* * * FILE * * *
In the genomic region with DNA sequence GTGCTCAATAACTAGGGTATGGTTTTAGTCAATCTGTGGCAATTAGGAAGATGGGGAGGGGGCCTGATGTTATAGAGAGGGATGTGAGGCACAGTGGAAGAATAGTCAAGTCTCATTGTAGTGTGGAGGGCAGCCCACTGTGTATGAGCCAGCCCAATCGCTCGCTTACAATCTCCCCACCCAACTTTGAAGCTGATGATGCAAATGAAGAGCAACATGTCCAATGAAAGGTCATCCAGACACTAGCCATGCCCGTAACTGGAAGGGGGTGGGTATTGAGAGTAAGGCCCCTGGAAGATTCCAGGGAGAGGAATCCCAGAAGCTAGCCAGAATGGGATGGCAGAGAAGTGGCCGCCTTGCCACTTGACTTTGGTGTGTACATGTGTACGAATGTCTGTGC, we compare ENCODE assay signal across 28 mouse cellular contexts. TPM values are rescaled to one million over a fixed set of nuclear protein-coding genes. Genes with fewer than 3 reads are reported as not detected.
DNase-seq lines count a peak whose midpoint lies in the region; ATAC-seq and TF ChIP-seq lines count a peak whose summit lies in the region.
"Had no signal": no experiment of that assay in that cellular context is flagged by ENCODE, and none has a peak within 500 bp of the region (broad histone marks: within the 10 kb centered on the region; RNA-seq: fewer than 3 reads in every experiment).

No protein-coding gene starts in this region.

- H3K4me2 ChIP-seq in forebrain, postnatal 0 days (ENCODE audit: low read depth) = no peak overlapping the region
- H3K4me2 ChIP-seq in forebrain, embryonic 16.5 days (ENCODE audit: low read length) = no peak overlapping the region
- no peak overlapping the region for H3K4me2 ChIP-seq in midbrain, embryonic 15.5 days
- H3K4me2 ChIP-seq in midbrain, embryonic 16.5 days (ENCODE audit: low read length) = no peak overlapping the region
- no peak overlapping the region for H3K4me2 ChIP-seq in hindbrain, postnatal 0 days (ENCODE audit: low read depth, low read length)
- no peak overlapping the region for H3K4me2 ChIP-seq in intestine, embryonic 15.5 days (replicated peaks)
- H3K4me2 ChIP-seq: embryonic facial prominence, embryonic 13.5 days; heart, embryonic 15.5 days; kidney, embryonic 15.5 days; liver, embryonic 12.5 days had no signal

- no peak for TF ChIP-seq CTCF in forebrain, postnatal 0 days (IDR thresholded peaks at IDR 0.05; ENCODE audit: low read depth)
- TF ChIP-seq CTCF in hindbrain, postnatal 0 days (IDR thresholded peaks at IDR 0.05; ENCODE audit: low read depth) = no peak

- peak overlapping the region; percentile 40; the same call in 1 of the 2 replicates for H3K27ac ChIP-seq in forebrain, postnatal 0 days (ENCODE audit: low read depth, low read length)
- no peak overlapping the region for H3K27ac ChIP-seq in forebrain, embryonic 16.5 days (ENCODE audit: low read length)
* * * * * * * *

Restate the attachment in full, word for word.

In the genomic region with DNA sequence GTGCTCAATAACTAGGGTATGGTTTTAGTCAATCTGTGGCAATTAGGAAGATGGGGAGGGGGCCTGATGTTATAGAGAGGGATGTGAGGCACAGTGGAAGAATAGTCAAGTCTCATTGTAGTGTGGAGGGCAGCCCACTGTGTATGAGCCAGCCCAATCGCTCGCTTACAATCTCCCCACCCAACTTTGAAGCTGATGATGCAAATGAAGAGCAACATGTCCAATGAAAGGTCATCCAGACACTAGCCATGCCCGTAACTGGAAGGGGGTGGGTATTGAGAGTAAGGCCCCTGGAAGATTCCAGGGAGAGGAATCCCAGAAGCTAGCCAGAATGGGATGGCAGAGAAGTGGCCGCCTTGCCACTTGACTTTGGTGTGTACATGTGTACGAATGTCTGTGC, we compare ENCODE assay signal across 28 mouse cellular contexts. TPM values are rescaled to one million over a fixed set of nuclear protein-coding genes. Genes with fewer than 3 reads are reported as not detected.
DNase-seq lines count a peak whose midpoint lies in the region; ATAC-seq and TF ChIP-seq lines count a peak whose summit lies in the region.
"Had no signal": no experiment of that assay in that cellular context is flagged by ENCODE, and none has a peak within 500 bp of the region (broad histone marks: within the 10 kb centered on the region; RNA-seq: fewer than 3 reads in every experiment).

No protein-coding gene starts in this region.

- H3K4me2 ChIP-seq in forebrain, postnatal 0 days (ENCODE audit: low read depth) = no peak overlapping the region
- H3K4me2 ChIP-seq in forebrain, embryonic 16.5 days (ENCODE audit: low read length) = no peak overlapping the region
- no peak overlapping the region for H3K4me2 ChIP-seq in midbrain, embryonic 15.5 days
- H3K4me2 ChIP-seq in midbrain, embryonic 16.5 days (ENCODE audit: low read length) = no peak overlapping the region
- no peak overlapping the region for H3K4me2 ChIP-seq in hindbrain, postnatal 0 days (ENCODE audit: low read depth, low read length)
- no peak overlapping the region for H3K4me2 ChIP-seq in intestine, embryonic 15.5 days (replicated peaks)
- H3K4me2 ChIP-seq: embryonic facial prominence, embryonic 13.5 days; heart, embryonic 15.5 days; kidney, embryonic 15.5 days; liver, embryonic 12.5 days had no signal

- no peak for TF ChIP-seq CTCF in forebrain, postnatal 0 days (IDR thresholded peaks at IDR 0.05; ENCODE audit: low read depth)
- TF ChIP-seq CTCF in hindbrain, postnatal 0 days (IDR thresholded peaks at IDR 0.05; ENCODE audit: low read depth) = no peak

- peak overlapping the region; percentile 40; the same call in 1 of the 2 replicates for H3K27ac ChIP-seq in forebrain, postnatal 0 days (ENCODE audit: low read depth, low read length)
- no peak overlapping the region for H3K27ac ChIP-seq in forebrain, embryonic 16.5 days (ENCODE audit: low read length)